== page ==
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I want to transmit data and power over 10 meters at 12 volts with 1 amp. I don't know if I could do it using UTP, because that's a standard for other things. Which standard should I choose? Number of cables needed 4 at least. Frequency irrelevant, slow. The question is; I'm not following the rules of UTP I'm making my own rules, so I suppose I cannot use UTP even if it fits my needs because if someone plugs a computer there it can be damaged. Is there a general purpose standard?

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  • \$\begingroup\$ We could use more details: how much voltage drop is acceptable, what is slow (0.01 baud??), why do you say 4 cables (that is 4 times [ power + data ], or is it the wires you intend to use for one power+data?), how noisy is your environment, how sensitive is data integrity, and how to judge between cable cost and end-node cost (is data-over-power worth the effort)? \$\endgroup\$ – Wouter van Ooijen Sep 29 '16 at 9:24
  • \$\begingroup\$ I don't want to know how to transmit the data, I want to know if there is a prohibition on using a computer cable for something else, if someone plugs their computer to this port their computer can be damaged. \$\endgroup\$ – Phil Rv Sep 29 '16 at 10:43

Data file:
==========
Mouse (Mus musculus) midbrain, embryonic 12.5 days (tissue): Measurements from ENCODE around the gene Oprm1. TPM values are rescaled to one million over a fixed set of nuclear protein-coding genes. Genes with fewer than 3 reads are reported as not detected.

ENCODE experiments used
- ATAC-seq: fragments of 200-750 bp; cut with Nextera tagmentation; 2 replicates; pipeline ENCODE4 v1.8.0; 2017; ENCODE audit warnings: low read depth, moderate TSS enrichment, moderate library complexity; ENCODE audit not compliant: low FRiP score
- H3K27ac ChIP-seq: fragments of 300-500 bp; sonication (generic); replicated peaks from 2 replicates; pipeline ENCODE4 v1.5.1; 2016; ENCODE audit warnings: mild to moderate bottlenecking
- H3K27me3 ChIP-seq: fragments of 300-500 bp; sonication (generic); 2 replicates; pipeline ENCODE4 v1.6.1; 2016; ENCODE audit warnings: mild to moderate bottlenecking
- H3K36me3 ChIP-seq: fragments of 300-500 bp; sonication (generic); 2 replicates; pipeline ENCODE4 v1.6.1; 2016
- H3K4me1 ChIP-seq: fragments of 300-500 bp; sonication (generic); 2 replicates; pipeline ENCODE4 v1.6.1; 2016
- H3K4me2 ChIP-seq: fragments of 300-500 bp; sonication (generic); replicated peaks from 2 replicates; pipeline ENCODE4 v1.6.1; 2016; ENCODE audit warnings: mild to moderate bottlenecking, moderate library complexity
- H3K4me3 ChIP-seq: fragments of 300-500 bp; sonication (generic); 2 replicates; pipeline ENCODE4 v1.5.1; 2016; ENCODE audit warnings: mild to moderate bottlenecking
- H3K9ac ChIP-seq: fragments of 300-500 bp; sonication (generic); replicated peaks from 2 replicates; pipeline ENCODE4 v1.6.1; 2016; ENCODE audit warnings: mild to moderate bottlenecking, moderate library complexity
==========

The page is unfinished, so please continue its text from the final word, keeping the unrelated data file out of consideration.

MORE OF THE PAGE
• \$\begingroup\$ Twisted Pair has better immunity to CM noise than UTP unless you use CM Balun. It also has better signal integrity with lower DM impedance. Protocol should have error detection. BiPhase is most common method \$\endgroup\$ – Tony Stewart Sunnyskyguy EE75 Sep 29 '16 at 11:35
  • \$\begingroup\$ @PhilRv: Why should there be a prohibition? UTP wires are used for almost every differential lowspeed communication. \$\endgroup\$ – Simon Sep 29 '16 at 11:38
  • \$\begingroup\$ There is no general law against using a cable for anything, but there might be laws against specific use (like fire hazard: current through wires in a pipe, and isolation requirements when mains wires are involved). \$\endgroup\$ – Wouter van Ooijen Sep 29 '16 at 15:41
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You should consider Fast Ethernet (100Base-Tx) with power over Ethernet (PoE). You can use a 4 wire UTP for that without the possibility to damage a computer at the other side, but you have to be careful with your current of 1 A. When using PoE, the current flows through the coupling transformers windings and 1 A will probably be to much.

If you are looking for a simpler solution you should have a look at the AS interface (ASI bus).

Or build a custom solution which is a little fiddly and could involve capacitive coupling like shown below (DC free channel coding required).

schematic

simulate this circuit – Schematic created using CircuitLab

Answer to your updated question:

UTP is just a standard for wires and does not describe the kind of connector that is attached to it (western RJ45 for Ethernet connections to computers). Therefore you can use UTP without doubts. Aggreed?

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